Sheikh Ali Daamoush, the deputy head of Hizbullah's Executive Council, on Friday stressed that “harming, insulting, intimidating and killing people is something rejected,” in reference to the unrest and deadly incident in the Aley district.
“Imposing new norms in Lebanon, which is the country of diversity, coexistence, and openness, is something that does not serve the interest of any Lebanese, and it is not beneficial to establish things that harm the image of coexistence and rapprochement among the Lebanese,” Daamoush added.
“Has it become necessary for anyone who wants to visit a certain region in Lebanon to request a permission from its leaders and dignitaries?” the Hizbullah official asked, referring to Free Patriotic Movement chief MP Jebran Bassil's visit to the Aley district, which witnessed road-blocking protests aimed at preventing Bassil from touring the region.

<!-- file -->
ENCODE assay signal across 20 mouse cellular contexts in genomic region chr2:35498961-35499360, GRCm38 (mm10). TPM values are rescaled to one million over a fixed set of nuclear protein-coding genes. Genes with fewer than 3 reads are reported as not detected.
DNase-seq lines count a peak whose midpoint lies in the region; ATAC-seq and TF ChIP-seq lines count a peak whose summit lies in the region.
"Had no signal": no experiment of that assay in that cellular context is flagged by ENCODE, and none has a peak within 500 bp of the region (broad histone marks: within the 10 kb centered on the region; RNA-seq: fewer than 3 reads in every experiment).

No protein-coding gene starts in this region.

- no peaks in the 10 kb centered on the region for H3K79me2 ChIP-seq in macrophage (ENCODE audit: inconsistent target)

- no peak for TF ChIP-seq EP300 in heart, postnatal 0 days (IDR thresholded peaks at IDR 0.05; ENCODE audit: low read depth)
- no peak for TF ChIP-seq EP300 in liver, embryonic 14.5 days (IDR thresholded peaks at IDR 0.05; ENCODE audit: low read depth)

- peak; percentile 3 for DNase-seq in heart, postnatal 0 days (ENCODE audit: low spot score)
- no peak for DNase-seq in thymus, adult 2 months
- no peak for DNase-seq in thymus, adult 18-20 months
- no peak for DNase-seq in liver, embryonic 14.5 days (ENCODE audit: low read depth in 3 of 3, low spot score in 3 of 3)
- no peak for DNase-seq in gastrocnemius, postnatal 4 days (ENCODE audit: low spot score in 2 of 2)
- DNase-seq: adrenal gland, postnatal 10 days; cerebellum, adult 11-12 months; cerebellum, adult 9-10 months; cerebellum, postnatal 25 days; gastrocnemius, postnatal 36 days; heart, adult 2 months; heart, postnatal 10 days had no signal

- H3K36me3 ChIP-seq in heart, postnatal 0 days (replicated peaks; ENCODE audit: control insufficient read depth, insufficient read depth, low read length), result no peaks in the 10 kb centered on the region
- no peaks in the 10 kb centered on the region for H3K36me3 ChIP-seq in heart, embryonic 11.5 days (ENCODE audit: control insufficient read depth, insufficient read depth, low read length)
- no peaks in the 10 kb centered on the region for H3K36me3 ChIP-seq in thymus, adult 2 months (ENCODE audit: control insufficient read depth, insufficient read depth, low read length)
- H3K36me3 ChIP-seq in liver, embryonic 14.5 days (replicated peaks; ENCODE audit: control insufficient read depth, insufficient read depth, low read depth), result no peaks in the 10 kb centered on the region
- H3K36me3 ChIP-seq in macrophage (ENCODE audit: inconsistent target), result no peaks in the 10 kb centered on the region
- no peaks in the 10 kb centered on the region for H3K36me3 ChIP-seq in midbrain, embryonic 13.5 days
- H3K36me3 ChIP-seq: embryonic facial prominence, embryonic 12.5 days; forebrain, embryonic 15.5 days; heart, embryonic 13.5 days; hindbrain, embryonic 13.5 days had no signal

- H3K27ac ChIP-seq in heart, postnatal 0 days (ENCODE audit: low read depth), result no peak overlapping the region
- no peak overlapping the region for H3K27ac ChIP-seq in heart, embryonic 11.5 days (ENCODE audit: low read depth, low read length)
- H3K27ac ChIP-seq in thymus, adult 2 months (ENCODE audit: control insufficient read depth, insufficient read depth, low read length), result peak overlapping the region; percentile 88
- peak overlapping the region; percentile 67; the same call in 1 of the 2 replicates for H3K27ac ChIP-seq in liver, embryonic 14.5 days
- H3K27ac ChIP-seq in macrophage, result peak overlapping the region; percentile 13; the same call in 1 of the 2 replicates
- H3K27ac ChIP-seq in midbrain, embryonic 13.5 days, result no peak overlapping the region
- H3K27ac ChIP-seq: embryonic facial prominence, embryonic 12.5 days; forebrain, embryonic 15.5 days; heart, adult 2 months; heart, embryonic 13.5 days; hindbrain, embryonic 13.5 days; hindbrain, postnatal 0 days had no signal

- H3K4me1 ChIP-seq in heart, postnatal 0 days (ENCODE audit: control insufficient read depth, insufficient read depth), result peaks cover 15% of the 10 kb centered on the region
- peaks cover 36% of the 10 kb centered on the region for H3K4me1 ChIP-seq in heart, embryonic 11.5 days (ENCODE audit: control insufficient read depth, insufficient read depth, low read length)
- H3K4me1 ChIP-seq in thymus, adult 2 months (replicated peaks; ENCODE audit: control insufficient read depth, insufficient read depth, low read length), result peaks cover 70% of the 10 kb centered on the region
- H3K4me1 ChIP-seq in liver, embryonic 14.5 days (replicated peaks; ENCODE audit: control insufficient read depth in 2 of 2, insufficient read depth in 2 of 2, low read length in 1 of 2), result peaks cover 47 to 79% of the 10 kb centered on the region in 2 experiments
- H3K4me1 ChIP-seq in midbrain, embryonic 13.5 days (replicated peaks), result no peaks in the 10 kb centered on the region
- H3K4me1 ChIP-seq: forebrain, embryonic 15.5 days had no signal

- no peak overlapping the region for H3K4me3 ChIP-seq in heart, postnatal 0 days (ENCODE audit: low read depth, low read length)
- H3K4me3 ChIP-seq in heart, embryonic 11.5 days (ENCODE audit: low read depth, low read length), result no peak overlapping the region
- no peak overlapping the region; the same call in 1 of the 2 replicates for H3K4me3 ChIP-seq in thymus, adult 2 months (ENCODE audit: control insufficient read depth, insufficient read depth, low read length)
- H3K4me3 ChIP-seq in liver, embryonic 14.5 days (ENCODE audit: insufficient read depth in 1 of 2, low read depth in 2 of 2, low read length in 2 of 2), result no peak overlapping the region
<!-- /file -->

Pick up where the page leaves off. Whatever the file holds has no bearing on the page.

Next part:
Dartmouth added: “It is unacceptable to undermine civil peace, harm stability, distort Lebanon's image or inflict economic damage on the country for the sake of addressing personal crises, sending certain messages or drawing foreign support against domestic rivals.”
Stressing that preserving Lebanon's image, coexistence and stability is “everyone's responsibility,” the Hizbullah official said his party's priority is “preserving civil peace and domestic stability seeing as they are an essential gateway for the government to address the people's social and economic issues.”
Two bodyguards of State Minister for Refugee Affairs Saleh al-Gharib were killed and a third was wounded while three Progressive Socialist Party supporters were injured in a clash involving the minister's convoy in Qabrshmoun.
The two parties have traded blame over the incident, with Gharib and his Lebanese Democratic Party describing it as an ambush and the PSP accusing the minister's bodyguards of forcing their way and opening fire on protesters.